There are different methods to close the gap on the quarters. They depend on whether the panels are GM or not. Some (most) repro quarters lack edge definition at the door jamb and their radii are too large. Welding overlapping spots on the edge allows you to make the edge crisp. Doing so will close the gap; a large radius gives the appearance of a gap greater than 3/16". Primer and paint thickness must also be taken into account when pre gapping. The other method involves slicing the quarter at the jamb and either closing or widening the gap. Even though it's near an edge and not prone to excessive warpage, care with heat when welding must be taken. Or another choice is adding 1/8" filler rod to the edge. Some add material to the door edge but a wide door hem looks bad. If your doors are original it's best to mod a repro quarter than the GM known good door.

Never use filler on an edge to establish gaps or for any kind of edge repair. Your moldings should be fitted using weld, not filler, to make them fit.

You may be referring to "All Metal". A clever name used as a marketing ploy to lead consumers to believe it's panacea and substitute for proper metalworking techniques. Duraglass is fine. Shortstrand, not longstrand.

3M Duramix control flow 08329 is good for the driprail. It's 2K and you need a dispensor gun. SEM and Lord Fusor offer similar products.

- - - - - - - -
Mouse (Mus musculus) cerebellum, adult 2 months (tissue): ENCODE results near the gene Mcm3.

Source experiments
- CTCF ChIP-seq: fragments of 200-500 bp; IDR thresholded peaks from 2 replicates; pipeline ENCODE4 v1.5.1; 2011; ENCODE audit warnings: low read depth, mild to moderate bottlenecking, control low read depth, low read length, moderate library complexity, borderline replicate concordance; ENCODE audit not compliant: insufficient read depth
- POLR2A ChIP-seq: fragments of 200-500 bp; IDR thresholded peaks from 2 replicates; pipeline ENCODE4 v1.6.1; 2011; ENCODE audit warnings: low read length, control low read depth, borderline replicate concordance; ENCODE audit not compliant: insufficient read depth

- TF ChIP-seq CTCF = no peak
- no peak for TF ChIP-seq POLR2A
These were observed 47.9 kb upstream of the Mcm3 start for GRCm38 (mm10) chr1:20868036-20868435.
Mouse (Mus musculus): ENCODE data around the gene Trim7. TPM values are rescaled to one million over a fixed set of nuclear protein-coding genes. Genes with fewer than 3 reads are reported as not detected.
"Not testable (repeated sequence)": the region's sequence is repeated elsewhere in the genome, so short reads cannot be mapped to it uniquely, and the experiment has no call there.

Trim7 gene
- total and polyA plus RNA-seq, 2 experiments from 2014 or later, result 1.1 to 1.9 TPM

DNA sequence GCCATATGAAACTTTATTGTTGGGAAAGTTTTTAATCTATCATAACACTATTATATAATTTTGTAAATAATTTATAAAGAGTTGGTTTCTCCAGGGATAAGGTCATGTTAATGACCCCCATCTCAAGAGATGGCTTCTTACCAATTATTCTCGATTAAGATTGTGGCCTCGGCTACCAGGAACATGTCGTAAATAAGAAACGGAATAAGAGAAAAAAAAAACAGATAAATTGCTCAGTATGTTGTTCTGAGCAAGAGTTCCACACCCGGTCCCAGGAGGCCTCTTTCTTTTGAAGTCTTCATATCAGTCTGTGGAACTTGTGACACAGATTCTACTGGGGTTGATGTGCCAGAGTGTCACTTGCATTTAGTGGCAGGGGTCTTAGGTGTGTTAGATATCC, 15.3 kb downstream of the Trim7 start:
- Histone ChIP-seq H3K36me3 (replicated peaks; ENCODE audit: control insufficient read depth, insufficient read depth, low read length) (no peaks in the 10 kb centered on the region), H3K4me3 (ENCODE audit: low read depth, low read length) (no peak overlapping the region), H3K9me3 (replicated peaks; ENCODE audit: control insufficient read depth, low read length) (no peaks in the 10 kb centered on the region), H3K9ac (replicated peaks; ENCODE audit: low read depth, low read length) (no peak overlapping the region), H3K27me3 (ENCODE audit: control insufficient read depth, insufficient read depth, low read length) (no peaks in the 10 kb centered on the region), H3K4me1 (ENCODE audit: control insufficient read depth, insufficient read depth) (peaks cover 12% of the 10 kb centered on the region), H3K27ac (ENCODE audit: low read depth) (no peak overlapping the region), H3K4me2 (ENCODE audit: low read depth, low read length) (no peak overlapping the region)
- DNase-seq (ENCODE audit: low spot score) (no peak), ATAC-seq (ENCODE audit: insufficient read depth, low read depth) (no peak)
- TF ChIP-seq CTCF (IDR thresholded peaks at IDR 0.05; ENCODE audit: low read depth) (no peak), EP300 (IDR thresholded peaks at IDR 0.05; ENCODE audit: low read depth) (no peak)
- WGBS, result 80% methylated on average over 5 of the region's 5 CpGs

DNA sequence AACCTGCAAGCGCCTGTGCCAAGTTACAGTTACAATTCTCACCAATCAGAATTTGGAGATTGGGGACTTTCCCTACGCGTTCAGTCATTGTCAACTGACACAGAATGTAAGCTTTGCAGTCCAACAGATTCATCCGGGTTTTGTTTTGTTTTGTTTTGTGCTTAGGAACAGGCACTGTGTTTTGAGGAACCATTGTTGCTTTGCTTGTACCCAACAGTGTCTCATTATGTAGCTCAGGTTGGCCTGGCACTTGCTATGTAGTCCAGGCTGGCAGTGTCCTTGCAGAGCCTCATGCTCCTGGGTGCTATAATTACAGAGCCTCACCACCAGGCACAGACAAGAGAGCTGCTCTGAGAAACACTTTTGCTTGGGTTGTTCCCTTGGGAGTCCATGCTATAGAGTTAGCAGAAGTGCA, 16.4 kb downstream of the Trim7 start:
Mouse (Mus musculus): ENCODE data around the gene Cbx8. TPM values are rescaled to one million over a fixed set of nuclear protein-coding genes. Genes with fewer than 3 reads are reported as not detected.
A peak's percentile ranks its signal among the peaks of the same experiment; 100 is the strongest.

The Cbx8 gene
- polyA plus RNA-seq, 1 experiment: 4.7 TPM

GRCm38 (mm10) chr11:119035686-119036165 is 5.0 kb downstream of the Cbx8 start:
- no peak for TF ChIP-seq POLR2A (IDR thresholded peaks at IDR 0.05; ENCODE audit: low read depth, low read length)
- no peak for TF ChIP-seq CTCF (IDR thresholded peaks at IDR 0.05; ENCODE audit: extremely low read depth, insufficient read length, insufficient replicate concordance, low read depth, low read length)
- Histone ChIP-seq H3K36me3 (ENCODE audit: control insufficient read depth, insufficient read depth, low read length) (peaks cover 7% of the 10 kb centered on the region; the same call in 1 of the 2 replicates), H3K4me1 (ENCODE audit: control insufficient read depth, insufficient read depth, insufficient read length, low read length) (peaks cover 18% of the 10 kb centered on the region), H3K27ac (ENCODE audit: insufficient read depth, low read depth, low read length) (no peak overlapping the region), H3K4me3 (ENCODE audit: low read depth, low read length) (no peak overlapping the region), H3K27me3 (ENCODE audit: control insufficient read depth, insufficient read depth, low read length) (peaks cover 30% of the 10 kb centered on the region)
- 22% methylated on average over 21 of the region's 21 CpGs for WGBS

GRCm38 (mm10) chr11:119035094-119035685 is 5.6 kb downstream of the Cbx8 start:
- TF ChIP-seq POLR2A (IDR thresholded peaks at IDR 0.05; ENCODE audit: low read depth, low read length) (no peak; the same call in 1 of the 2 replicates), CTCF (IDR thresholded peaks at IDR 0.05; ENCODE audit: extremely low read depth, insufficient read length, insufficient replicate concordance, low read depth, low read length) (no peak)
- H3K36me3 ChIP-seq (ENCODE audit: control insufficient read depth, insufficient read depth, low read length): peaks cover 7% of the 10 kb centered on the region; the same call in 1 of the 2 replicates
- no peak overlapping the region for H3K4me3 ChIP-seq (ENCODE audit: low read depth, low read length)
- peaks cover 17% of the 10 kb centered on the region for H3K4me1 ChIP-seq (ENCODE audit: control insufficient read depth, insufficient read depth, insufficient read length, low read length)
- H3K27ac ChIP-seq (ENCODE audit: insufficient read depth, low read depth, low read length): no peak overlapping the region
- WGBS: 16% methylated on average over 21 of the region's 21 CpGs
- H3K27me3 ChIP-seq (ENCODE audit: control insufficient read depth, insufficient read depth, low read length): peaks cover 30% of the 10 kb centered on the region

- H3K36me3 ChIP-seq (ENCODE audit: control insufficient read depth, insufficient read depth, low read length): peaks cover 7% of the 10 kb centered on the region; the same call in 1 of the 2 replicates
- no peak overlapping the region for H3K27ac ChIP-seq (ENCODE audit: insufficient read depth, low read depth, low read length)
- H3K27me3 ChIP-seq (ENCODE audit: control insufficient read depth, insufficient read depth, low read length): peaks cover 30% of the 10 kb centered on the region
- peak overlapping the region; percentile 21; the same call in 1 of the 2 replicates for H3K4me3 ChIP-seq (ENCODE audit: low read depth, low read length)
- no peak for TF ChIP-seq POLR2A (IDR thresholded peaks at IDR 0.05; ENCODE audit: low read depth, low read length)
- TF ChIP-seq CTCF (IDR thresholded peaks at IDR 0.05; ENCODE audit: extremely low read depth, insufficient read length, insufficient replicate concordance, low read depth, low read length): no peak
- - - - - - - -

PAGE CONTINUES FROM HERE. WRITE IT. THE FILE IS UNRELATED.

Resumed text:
« Last Edit: May 16, 2012, 09:14:00 PM by Sauron327 » Logged
Mike S
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« Reply #5 on: May 16, 2012, 09:20:32 PM »

  Sauron is right about not using any poly filler for an edge. I didn't follow through that portion of my answer and instead stayed focused on the sails in my reply.
One door edge I wound up grinding away almost 2/16th" near the top curve after installing a NOS fender in the 80's and having only a 1/16" gap and it wasn't linear. I then mig welded and finished grind and used a flat Sheffield steel file to reestablish a straight but rounded edge after all the door hinge alignments failed.

Mike
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69Z28-RS
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« Reply #6 on: May 23, 2012, 12:30:12 PM »

Sauron mentioned 'All Metal', which I've used a long time in the past.   It's basically 'bondo' with embedded metallic dust.   It appears 'gray' rather than white or pink like bondo.  The only advantage I could glean from use of All-Metal rather than bondo is perhaps a slightly better matched coefficient of thermal expansion with the Al-metal, due to the metallic particles in it.

Sauron:  Did you intend any other conclusion re the All Metal?  I got the feeling you like the fiber embedded versions rather than the metal dust embedded??

Gary / 69Z28-RS
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Gary W.  /  69Z28-RS, 72 B 720 cowl console rosewood all tint
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Sauron327
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« Reply #7 on: May 28, 2012, 05:49:40 AM »

If All Metal works in the sail for you, keep using it. Duraglass or other short strands have not failed me. All Metal is often incorrectly used as substitute for metal replacement when rot is encountered. Some read the name and are under the impression it's magic in a can. I've read it numerous times.

I don't use Bondo, it's garbage. I use a quality body filler.